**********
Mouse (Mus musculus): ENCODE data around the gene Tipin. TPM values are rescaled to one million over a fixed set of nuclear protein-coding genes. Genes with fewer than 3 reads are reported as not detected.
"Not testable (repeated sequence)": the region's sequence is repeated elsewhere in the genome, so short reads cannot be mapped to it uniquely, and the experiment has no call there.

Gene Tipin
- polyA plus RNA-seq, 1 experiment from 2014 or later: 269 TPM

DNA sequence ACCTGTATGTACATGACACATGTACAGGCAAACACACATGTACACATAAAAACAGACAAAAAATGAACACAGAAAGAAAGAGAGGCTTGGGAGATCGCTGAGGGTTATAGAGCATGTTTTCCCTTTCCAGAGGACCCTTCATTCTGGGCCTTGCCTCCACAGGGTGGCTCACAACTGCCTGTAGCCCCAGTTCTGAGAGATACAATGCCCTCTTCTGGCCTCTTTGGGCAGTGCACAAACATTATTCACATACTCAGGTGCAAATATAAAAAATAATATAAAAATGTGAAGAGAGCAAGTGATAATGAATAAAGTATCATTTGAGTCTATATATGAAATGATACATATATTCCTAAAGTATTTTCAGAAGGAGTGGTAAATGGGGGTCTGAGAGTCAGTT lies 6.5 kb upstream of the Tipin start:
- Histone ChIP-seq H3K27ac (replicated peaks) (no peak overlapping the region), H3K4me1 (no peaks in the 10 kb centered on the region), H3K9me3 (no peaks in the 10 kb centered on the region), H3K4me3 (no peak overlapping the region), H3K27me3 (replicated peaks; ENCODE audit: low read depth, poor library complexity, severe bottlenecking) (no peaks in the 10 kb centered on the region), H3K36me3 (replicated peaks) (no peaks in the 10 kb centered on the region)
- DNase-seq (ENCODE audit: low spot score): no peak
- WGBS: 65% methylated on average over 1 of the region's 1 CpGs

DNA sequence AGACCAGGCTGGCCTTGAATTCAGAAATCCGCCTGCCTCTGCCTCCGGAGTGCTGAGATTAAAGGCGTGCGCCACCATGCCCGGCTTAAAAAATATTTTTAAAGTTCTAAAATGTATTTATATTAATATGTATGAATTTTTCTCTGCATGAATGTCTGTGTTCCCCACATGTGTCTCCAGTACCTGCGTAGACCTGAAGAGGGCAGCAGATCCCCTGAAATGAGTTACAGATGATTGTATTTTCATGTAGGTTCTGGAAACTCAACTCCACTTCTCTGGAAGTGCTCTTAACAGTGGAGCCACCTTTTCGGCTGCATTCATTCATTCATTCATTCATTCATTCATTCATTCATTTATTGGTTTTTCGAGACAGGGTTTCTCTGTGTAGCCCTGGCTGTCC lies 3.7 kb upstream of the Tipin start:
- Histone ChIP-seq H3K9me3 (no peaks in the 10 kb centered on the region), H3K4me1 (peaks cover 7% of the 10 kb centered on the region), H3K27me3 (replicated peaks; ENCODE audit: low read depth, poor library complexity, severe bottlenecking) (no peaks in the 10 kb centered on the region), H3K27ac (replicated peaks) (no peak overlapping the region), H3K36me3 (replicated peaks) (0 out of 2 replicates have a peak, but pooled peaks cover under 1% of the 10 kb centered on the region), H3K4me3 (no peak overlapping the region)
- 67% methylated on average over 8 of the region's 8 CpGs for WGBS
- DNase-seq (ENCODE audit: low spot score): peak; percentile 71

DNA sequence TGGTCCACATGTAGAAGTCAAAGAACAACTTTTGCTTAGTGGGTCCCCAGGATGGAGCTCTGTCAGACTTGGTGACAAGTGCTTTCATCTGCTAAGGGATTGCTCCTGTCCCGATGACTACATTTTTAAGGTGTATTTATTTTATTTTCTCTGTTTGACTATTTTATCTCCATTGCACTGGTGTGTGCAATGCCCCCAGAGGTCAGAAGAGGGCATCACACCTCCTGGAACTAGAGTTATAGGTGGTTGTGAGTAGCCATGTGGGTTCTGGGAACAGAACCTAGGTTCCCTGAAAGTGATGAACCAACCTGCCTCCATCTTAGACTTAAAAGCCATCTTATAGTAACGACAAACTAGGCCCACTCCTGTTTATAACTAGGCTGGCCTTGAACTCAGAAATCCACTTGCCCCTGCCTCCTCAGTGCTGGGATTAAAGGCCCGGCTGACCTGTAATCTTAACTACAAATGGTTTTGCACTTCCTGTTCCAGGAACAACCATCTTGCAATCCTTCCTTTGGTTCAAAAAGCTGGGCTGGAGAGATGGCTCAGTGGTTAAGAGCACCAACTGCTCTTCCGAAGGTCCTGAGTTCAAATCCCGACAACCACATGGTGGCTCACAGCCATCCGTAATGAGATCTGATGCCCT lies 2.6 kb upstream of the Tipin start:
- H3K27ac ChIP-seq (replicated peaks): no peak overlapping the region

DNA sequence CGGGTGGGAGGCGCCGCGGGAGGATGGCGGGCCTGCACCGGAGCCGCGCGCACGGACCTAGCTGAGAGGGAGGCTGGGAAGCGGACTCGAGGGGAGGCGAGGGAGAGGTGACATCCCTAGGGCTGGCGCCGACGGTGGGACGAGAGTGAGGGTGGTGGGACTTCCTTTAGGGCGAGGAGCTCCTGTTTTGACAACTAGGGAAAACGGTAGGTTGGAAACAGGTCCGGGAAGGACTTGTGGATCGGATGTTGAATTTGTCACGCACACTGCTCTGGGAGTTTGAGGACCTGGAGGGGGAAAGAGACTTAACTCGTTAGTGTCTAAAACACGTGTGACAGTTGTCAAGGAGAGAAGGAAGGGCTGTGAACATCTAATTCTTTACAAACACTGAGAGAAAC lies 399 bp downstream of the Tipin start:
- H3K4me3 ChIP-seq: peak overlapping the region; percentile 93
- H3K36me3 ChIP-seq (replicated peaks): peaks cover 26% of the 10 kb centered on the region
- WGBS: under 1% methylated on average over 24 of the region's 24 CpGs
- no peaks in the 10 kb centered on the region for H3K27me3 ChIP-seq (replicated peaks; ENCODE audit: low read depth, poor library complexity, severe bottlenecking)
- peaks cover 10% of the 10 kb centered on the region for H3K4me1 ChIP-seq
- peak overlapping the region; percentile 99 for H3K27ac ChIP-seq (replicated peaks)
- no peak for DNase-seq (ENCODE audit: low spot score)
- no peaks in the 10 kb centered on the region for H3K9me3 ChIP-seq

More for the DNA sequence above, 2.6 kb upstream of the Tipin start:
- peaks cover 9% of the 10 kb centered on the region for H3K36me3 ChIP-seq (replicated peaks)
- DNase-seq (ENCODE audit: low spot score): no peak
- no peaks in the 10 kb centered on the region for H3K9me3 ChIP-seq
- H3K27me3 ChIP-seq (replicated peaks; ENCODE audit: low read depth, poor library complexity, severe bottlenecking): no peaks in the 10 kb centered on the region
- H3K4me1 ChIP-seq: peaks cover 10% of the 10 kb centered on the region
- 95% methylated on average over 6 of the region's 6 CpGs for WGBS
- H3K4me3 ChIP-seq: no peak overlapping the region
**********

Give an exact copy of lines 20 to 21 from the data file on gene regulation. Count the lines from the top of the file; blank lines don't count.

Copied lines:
- peaks cover 10% of the 10 kb centered on the region for H3K4me1 ChIP-seq
- peak overlapping the region; percentile 99 for H3K27ac ChIP-seq (replicated peaks)